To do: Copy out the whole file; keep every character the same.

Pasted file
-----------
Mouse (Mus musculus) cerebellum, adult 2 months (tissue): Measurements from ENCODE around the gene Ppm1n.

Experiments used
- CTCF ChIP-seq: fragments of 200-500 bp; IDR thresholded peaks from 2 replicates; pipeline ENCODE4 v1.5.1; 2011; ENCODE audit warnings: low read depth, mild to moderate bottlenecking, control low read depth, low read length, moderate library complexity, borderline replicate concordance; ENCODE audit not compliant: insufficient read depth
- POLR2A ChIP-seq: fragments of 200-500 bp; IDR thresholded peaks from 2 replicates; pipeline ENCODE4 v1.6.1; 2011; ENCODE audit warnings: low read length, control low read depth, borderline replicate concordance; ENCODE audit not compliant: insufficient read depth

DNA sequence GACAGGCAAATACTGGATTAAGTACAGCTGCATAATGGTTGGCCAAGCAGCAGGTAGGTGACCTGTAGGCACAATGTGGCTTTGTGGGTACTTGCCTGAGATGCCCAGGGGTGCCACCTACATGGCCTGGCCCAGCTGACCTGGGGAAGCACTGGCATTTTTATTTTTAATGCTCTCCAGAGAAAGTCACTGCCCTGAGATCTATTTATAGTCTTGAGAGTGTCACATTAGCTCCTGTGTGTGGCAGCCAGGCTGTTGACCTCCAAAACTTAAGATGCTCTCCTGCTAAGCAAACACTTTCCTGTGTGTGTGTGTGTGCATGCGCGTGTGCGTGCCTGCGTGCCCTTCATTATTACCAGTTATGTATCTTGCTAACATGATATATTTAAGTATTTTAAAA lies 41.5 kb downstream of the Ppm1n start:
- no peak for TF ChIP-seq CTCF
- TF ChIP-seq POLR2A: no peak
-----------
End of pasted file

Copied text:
Mouse (Mus musculus) cerebellum, adult 2 months (tissue): Measurements from ENCODE around the gene Ppm1n.

Experiments used
- CTCF ChIP-seq: fragments of 200-500 bp; IDR thresholded peaks from 2 replicates; pipeline ENCODE4 v1.5.1; 2011; ENCODE audit warnings: low read depth, mild to moderate bottlenecking, control low read depth, low read length, moderate library complexity, borderline replicate concordance; ENCODE audit not compliant: insufficient read depth
- POLR2A ChIP-seq: fragments of 200-500 bp; IDR thresholded peaks from 2 replicates; pipeline ENCODE4 v1.6.1; 2011; ENCODE audit warnings: low read length, control low read depth, borderline replicate concordance; ENCODE audit not compliant: insufficient read depth

DNA sequence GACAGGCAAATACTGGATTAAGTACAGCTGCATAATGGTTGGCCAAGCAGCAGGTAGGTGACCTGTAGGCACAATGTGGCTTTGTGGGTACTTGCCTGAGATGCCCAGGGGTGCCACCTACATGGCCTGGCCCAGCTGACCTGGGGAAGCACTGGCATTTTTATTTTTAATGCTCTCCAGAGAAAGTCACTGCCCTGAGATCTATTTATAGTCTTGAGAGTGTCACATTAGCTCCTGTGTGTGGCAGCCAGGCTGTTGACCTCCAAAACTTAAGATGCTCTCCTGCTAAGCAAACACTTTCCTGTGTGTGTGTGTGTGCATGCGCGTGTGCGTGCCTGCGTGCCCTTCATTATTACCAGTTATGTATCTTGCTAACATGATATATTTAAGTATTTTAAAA lies 41.5 kb downstream of the Ppm1n start:
- no peak for TF ChIP-seq CTCF
- TF ChIP-seq POLR2A: no peak